A study published in The Lancet found ventilated patients in shock did not benefit from early enteral nutrition and were more likely to have gastrointestinal complications than patients given early parenteral nutrition. Patients on enteral nutrition had higher risks of vomiting, diarrhea, bowel ischemia and acute colonic pseudo-obstruction.
The Eskenazi Health Critical Care Recovery Center, a geriatric care model developed for dementia in older adults, may help patients recover from cognitive impairments associated with an ICU stay, researchers reported in the journal Best Practices in Mental Health. Data from the initial 51 former ICU patients seen at the center showed 88% had cognitive impairment and almost 60% showed signs of depression.
The use of antibiotics linked to the risk of Clostridium difficile infection may increase the likelihood of severe sepsis within 90 days of hospital discharge, researchers reported in Clinical Infectious Diseases. Patients given four or more antibiotic classes, and who were on antibiotic therapy for 14 days or more, had more than twice the risk for severe sepsis than those who were not given antibiotics.
The MHS Genesis EHR system is now live at four medical facilities, officials from the Department of Defense announced last week. DOD officials said the new EHR system will provide "seamless" patient care and allow clinicians to access a patient's medical history in real time and use decision-support tools.
An analysis of data from 126 hospitals in New York state found women giving birth at facilities where more than 40% of births are attended by midwives had lower rates of cesarean delivery and episiotomy, compared with hospitals that had no midwife-attended births, researchers wrote in the Journal of Midwifery and Women's Health. "This study is contributing to a body of research which shows that good outcomes for women at low risk in childbirth go hand-in-hand with lower use of medical procedures," said researcher Laura Attanasio.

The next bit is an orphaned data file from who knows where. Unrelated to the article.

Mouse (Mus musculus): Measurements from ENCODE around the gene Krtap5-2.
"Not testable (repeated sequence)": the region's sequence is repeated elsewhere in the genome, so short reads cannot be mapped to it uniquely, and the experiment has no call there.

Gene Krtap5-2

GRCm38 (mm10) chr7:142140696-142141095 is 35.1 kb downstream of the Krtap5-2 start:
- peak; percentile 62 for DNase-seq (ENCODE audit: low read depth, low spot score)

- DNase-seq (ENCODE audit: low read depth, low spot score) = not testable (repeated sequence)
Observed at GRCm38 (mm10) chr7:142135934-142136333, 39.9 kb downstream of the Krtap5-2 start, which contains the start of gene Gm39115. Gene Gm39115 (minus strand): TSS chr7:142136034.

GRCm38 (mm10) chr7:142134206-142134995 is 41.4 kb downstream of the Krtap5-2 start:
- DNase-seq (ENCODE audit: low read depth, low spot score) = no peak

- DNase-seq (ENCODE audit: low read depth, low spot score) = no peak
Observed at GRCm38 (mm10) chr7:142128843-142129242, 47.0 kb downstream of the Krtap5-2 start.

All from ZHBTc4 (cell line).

A study in the journal Fertility and Sterility found regular exposure to smog was associated with a 10% increase in risk of miscarriage. Researcher Pauline Mendola of the National Institute of Child Health and Human Development said air pollution could harm fetal or placental development or interfere with implantation in the uterus.
Conception through in vitro fertilization is associated with about 80% increased rates of spontaneous preterm birth, according to a study in Ultrasound in Obstetrics and Gynecology. Researchers said placental development may be a factor and recommended ultrasound cervical screening and preventive strategies.
Obese women were more likely to give birth to infants who have longer thigh and upper arm bones and a birth weight above the 90th percentile, compared with women who are not obese, a study in JAMA Pediatrics found. A researcher said the study highlights the importance of having a healthy body weight before pregnancy.
Pregnant women face danger and uncertainty giving birth during natural disasters, such as hurricanes, and certified nurse-midwife Robbie Prepas, who co-chairs the Disaster Preparedness and Response Caucus for the American College of Nurse-Midwives, is concerned about what happens to women who are cut off from their families. Prepas said some aid groups provide birthing kits during a disaster and families can make their own, but there still can be complications and post-birth problems.
ACNM's charitable arm -- The A.C.N.M Foundation, Inc. -- just celebrated its 50th birthday on Nov. 16. This #GivingTuesday, help celebrate this remarkable 50-year history of promoting excellence in health care for women and families worldwide through the support of midwifery! Read more.